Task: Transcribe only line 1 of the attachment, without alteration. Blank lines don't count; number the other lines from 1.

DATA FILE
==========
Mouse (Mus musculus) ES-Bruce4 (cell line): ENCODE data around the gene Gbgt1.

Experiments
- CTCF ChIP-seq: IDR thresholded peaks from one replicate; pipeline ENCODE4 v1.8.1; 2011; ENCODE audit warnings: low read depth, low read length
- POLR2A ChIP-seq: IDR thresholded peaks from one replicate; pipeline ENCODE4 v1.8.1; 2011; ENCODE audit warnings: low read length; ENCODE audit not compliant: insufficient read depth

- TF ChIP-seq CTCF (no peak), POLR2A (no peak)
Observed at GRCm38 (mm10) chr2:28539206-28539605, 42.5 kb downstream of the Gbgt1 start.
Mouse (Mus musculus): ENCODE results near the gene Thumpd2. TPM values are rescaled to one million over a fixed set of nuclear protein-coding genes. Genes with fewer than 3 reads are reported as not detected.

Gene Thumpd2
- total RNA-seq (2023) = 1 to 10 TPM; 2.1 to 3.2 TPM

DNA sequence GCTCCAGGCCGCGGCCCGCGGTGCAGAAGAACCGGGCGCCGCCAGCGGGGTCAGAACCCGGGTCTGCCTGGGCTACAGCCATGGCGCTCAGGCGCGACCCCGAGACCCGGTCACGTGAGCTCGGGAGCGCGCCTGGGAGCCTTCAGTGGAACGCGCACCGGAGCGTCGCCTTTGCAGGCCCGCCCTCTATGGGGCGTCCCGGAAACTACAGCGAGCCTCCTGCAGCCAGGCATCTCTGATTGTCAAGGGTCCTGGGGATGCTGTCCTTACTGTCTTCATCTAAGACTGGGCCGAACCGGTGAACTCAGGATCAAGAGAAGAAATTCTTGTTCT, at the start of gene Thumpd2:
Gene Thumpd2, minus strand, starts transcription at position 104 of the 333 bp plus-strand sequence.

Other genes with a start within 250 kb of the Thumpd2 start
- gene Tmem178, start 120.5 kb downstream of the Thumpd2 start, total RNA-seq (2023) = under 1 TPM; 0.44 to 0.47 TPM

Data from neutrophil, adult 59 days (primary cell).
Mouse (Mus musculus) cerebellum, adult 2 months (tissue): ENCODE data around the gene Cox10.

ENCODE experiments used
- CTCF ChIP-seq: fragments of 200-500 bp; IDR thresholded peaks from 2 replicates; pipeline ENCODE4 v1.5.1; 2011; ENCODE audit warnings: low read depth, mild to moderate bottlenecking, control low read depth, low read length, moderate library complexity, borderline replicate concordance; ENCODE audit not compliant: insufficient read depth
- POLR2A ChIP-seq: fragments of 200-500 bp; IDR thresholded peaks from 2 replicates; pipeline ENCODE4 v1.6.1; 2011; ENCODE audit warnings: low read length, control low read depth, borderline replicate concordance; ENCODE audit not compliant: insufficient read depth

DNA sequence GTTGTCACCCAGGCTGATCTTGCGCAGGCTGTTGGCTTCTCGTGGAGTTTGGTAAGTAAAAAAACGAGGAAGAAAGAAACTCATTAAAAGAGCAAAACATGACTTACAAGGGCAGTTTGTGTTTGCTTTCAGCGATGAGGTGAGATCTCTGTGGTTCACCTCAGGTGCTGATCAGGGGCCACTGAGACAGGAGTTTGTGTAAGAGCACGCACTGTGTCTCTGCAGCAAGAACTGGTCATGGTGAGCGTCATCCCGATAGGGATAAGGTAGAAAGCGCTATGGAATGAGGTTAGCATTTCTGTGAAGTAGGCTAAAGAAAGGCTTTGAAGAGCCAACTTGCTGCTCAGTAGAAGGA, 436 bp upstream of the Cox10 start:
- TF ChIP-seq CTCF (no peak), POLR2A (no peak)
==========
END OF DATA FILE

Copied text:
Mouse (Mus musculus) ES-Bruce4 (cell line): ENCODE data around the gene Gbgt1.